Synthesis and anti-leishmanial activity of novel 2,3-disubstituted-4(3H)-quinazolinone derivatives
Leishmaniasis is a disease resulting from the ingress of protozoan protists of the genus Leishmania (L.) into the mononuclear phagocytes of vertebrate hosts. These parasites are mainly transmitted by the haematophagous activities of female phlebotomine sand flies in the genera Phlebotomus (Old World) and Lutzomyia (New World). Leishmaniasis is traditionally classified into three clinical forms, namely: visceral leishmaniasis (a febrile chronic infection associated with hepatosplenomegaly and cytopenias), cutaneous leishmaniasis (associated with chronic, slow-healing skin lesions and ulcers) and mucosal/mucocutaneous leishmaniasis (an oligoparasitic form of the disease characterised by ulceration and destruction of the mucosa of the nose, pharynx, larynx and mouth). The life cycle of Leishmania parasites alternates between two main morphological forms. These are the promastigote (an elongated, motile and flagellated form of the parasite found in the digestive tract and proboscis of sand flies) and amastigote forms (a rounded, non-motile and non-flagellated form of the parasite that usually infects the mononuclear phagocytes of vertebrate hosts). Leishmaniasis is endemic to over 98 countries, where an estimated 1 billion people are at risk of contracting the disease. Approximately 12 million individuals are estimated to be infected at any single point in time. The exact number of new cases per year is not known with certainty. The World Health Organisation (2020) estimates that around 600,000 - 1 million new cases of cutaneous leishmaniasis, and some 50,000 - 90,000 new cases of visceral leishmaniasis, occur annually. Visceral leishmaniasis is also estimated to be directly responsible for causing over 20,000 - 40,000 deaths every year. Unfortunately, there is no single preventative, commercial vaccine or chemoprophylaxis available for use in humans. Presently, there are only a limited number of drugs available for the treatment of leishmaniasis. These include the pentavalent antimonials (sodium stibogluconate and meglumine antimoniate), amphotericin B, miltefosine, pentamidine and paromomycin - all of whom have limitations in terms of their efficacy, toxicity, cost, route of administration, frequency of administration and duration of treatment. The treatment of leishmaniasis is also complicated by the occurrence of treatment failure and the development of drug resistance in parasites. All of the above serves to underscore the urgent need to develop novel anti-leishmanial agents. In view of this need, a series of fourteen 4(3H)-quinazolinone derivatives, comprising ten 1H-1,2,3-triazole-4(3H)-quinazolinone hybrids and their synthetic precursors, were synthesised in low to excellent yields (30 - 89%) using cyclisation, condensation, nucleophilic (SN2) substitution and copper-catalysed alkyne-azide cycloaddition (CuAAC) reactions. The anti-leishmanial activity and cytotoxicity of these hybrids, and their associated synthetic intermediates, were duly investigated in the present study. The anti-leishmanial activities of the derivatives (expressed as percentage growth inhibition ± standard deviation (SD)) against the promastigotes of three strains of Leishmania parasite (L. donovani 1S and 9515, and L. major IR-173) were determined using a resazurin-based assay. Amphotericin B (AMB) served as the reference drug. The cytotoxicity (IC₅₀, or half-maximal concentration) of the derivatives against Vero cells (expressed as the mean (μM)± standard deviation (SD)) was also determined using a resazurin-based assay, with emetine (EM) as the reference drug. All 4(3H)-quinazolinone derivatives were established to be sparingly soluble in the screening medium and were tested as suspensions. All synthesised derivatives and reference drugs were screened at single-point concentrations of 100 μM. All derivatives in this study were found to be non-toxic to Vero cells (IC₅₀ > . Two derivatives were found to possess moderate anti-leishmanial activity. These were compounds 2a (58% and 43% growth inhibition of L. donovani 1S and 9515 promastigotes, respectively) and 4b (48% growth inhibition of L. major IR-173 promastigotes). Compound 2a is characterised by the inclusion of a propargyl group substituted at position 3 of its 4(3H)-quinazolinone scaffold, while compound 4b has a brominated 1H-1,2,3-triazole-containing moiety substituted in this position. Both compounds contain a styryl moiety substituted at position 2 of their respective 4(3H)-quinazolinone scaffolds. The lack of significant anti-leishmanial activity of the synthesised derivatives may be attributed to their poor solubility in the aqueous screening medium, the remediation of which may be relegated to future studies.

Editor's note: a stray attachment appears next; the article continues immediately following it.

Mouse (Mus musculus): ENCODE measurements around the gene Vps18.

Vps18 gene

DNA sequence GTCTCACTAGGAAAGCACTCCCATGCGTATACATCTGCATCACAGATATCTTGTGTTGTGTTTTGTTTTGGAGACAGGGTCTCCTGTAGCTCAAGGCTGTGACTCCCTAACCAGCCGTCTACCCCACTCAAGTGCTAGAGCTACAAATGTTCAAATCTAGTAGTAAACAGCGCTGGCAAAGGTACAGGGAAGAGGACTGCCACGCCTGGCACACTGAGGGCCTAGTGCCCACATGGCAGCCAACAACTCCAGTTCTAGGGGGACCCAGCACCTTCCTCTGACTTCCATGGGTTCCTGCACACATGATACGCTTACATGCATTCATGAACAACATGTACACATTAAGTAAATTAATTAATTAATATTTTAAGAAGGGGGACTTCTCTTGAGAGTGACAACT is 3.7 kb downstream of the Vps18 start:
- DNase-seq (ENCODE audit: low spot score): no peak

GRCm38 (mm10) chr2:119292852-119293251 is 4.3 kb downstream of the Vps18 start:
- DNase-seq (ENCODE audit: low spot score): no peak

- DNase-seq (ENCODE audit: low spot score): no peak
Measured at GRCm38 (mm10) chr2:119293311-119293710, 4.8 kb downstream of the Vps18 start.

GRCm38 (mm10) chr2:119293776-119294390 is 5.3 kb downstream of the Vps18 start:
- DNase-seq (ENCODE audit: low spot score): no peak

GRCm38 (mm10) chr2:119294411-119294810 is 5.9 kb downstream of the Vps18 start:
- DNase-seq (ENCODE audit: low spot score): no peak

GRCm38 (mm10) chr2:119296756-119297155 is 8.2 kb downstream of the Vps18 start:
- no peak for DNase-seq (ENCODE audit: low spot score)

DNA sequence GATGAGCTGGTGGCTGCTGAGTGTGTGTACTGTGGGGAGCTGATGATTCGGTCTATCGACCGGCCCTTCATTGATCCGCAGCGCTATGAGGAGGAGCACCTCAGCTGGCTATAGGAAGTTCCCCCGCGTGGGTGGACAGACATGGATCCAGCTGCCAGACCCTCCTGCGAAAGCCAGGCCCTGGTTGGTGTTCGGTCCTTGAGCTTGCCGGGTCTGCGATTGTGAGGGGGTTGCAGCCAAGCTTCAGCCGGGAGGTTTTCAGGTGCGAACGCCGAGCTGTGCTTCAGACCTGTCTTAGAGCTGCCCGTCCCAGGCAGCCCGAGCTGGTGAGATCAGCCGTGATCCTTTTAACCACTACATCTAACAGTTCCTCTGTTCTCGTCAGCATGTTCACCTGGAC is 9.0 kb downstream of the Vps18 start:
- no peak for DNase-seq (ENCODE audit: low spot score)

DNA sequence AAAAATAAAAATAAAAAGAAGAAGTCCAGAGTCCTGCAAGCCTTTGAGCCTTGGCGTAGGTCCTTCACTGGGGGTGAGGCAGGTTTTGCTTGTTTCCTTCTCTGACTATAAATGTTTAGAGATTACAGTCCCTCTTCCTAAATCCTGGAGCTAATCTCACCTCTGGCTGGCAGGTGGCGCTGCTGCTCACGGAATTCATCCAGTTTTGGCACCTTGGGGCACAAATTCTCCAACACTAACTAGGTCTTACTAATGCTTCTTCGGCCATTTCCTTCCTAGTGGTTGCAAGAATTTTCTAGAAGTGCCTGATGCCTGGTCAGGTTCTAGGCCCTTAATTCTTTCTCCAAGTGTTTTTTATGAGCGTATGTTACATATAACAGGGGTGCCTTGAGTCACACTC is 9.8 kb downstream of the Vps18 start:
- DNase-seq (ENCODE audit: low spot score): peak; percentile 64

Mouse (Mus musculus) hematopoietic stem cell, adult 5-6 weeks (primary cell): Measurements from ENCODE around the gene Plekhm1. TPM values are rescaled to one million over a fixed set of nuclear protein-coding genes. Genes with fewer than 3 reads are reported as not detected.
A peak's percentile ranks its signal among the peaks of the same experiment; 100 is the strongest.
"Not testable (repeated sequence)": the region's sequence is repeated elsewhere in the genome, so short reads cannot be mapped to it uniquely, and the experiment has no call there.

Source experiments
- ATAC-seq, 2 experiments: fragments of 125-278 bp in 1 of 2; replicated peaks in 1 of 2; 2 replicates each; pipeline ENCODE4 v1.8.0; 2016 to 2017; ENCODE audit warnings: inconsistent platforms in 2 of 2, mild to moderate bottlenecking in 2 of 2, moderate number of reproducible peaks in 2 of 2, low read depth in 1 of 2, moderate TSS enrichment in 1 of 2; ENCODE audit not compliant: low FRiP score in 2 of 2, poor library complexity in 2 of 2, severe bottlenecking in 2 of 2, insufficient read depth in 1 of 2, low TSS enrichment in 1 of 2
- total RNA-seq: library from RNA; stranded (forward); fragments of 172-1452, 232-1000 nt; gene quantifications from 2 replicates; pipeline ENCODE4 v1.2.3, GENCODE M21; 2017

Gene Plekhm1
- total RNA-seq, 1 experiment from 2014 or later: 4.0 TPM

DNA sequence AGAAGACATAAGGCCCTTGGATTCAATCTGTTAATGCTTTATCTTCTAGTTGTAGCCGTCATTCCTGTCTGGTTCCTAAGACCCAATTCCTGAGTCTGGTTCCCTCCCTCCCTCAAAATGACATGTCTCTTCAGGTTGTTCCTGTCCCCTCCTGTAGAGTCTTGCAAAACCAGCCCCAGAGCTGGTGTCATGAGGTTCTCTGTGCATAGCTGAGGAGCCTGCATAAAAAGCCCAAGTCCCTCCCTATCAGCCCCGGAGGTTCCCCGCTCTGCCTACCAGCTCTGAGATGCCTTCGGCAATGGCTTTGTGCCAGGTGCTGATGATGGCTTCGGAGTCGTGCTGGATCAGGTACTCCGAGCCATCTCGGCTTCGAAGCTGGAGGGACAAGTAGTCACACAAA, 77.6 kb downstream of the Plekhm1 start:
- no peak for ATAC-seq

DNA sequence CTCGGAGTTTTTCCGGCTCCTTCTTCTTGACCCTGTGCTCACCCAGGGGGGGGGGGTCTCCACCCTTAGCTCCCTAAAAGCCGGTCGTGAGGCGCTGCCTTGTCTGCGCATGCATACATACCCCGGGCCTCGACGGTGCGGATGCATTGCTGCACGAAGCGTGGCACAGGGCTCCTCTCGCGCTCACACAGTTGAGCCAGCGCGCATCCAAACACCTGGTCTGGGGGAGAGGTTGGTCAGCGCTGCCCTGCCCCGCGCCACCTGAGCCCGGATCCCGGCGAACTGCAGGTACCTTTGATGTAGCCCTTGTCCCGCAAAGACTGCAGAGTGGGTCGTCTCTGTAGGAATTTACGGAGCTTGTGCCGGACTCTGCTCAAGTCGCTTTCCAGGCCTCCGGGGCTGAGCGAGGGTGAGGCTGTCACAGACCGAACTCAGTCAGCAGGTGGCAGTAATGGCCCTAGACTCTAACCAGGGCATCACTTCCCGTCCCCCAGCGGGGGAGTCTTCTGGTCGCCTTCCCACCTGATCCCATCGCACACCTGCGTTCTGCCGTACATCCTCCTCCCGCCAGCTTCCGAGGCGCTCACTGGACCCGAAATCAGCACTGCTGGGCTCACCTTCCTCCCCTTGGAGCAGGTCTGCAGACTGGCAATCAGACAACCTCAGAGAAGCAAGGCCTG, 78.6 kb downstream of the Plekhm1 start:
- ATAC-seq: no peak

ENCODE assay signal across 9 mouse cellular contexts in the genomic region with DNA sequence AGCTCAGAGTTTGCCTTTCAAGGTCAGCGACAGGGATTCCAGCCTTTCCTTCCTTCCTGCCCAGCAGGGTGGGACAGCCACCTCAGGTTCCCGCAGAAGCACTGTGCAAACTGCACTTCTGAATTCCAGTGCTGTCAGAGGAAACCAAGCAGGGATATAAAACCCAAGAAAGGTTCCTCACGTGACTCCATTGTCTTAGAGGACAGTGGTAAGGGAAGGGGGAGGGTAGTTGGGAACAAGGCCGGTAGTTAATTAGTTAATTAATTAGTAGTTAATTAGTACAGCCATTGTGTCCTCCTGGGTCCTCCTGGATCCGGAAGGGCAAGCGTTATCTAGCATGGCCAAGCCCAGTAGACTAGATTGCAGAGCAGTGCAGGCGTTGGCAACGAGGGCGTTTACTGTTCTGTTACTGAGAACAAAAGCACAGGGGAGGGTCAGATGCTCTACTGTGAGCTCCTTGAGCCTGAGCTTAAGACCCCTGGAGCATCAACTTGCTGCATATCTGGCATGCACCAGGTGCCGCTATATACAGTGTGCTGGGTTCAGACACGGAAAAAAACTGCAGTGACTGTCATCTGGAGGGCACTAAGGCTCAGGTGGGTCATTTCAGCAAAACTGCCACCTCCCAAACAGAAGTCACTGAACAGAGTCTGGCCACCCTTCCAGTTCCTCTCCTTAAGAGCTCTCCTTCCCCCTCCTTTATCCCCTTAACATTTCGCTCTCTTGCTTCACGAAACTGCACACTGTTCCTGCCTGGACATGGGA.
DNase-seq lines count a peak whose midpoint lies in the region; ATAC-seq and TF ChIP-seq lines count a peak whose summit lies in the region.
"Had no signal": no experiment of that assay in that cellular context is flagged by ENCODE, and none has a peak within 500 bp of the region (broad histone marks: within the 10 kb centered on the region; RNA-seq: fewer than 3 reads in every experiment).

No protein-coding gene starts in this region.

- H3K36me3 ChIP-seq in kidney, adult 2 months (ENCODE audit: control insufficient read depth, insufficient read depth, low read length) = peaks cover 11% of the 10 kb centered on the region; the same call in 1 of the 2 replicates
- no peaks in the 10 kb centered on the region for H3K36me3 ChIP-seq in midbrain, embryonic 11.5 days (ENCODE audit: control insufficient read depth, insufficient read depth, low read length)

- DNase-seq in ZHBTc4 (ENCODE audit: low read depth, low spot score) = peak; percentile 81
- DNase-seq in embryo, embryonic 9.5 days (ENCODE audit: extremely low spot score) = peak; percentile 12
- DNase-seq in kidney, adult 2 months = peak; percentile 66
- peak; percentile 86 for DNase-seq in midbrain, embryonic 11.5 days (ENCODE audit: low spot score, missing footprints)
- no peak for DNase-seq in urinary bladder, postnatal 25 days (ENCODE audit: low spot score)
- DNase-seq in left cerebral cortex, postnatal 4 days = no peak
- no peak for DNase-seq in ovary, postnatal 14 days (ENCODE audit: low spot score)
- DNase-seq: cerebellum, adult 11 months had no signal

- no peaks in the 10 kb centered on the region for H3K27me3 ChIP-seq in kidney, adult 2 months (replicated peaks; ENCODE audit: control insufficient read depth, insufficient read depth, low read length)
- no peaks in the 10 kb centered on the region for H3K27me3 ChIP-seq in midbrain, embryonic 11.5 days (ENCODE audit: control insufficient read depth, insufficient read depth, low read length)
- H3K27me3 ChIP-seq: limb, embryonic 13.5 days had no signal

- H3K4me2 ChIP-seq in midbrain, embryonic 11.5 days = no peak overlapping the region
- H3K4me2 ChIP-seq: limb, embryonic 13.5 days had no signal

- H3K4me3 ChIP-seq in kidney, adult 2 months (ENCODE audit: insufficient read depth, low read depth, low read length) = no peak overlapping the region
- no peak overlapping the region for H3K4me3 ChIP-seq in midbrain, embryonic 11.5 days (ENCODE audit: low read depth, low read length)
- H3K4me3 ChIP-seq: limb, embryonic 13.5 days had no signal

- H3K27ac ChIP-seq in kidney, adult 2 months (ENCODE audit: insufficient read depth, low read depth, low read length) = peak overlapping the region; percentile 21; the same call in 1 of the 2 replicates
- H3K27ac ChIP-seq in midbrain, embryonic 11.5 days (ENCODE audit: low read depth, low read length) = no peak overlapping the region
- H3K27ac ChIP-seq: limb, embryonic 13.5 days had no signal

- Health Sciences